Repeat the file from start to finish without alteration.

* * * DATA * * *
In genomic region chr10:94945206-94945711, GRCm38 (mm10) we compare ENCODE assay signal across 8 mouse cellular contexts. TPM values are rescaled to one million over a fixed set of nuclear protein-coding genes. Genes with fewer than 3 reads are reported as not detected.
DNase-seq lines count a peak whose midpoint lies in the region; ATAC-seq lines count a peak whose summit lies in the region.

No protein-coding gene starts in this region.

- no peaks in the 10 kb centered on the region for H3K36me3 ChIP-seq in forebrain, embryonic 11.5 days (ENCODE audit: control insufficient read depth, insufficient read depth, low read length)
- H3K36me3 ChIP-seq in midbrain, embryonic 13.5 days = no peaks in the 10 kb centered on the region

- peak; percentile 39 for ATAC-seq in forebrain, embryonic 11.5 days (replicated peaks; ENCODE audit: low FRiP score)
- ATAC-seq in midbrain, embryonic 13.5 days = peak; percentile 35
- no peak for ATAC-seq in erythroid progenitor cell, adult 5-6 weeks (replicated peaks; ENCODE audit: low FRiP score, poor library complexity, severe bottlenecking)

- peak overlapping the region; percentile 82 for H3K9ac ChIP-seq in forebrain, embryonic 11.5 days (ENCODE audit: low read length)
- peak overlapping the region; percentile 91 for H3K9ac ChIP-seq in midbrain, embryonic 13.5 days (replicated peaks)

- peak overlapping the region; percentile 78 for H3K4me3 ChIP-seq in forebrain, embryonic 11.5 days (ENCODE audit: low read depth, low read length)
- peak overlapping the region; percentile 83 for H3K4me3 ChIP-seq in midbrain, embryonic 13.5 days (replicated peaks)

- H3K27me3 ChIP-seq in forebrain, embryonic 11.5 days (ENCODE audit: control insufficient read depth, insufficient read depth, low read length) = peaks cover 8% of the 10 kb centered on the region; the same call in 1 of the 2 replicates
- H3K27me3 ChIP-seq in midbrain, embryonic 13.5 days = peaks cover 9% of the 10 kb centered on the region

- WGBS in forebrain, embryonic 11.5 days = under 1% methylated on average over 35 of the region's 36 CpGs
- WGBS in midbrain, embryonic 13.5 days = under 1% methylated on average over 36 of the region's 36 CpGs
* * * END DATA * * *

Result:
In genomic region chr10:94945206-94945711, GRCm38 (mm10) we compare ENCODE assay signal across 8 mouse cellular contexts. TPM values are rescaled to one million over a fixed set of nuclear protein-coding genes. Genes with fewer than 3 reads are reported as not detected.
DNase-seq lines count a peak whose midpoint lies in the region; ATAC-seq lines count a peak whose summit lies in the region.

No protein-coding gene starts in this region.

- no peaks in the 10 kb centered on the region for H3K36me3 ChIP-seq in forebrain, embryonic 11.5 days (ENCODE audit: control insufficient read depth, insufficient read depth, low read length)
- H3K36me3 ChIP-seq in midbrain, embryonic 13.5 days = no peaks in the 10 kb centered on the region

- peak; percentile 39 for ATAC-seq in forebrain, embryonic 11.5 days (replicated peaks; ENCODE audit: low FRiP score)
- ATAC-seq in midbrain, embryonic 13.5 days = peak; percentile 35
- no peak for ATAC-seq in erythroid progenitor cell, adult 5-6 weeks (replicated peaks; ENCODE audit: low FRiP score, poor library complexity, severe bottlenecking)

- peak overlapping the region; percentile 82 for H3K9ac ChIP-seq in forebrain, embryonic 11.5 days (ENCODE audit: low read length)
- peak overlapping the region; percentile 91 for H3K9ac ChIP-seq in midbrain, embryonic 13.5 days (replicated peaks)

- peak overlapping the region; percentile 78 for H3K4me3 ChIP-seq in forebrain, embryonic 11.5 days (ENCODE audit: low read depth, low read length)
- peak overlapping the region; percentile 83 for H3K4me3 ChIP-seq in midbrain, embryonic 13.5 days (replicated peaks)

- H3K27me3 ChIP-seq in forebrain, embryonic 11.5 days (ENCODE audit: control insufficient read depth, insufficient read depth, low read length) = peaks cover 8% of the 10 kb centered on the region; the same call in 1 of the 2 replicates
- H3K27me3 ChIP-seq in midbrain, embryonic 13.5 days = peaks cover 9% of the 10 kb centered on the region

- WGBS in forebrain, embryonic 11.5 days = under 1% methylated on average over 35 of the region's 36 CpGs
- WGBS in midbrain, embryonic 13.5 days = under 1% methylated on average over 36 of the region's 36 CpGs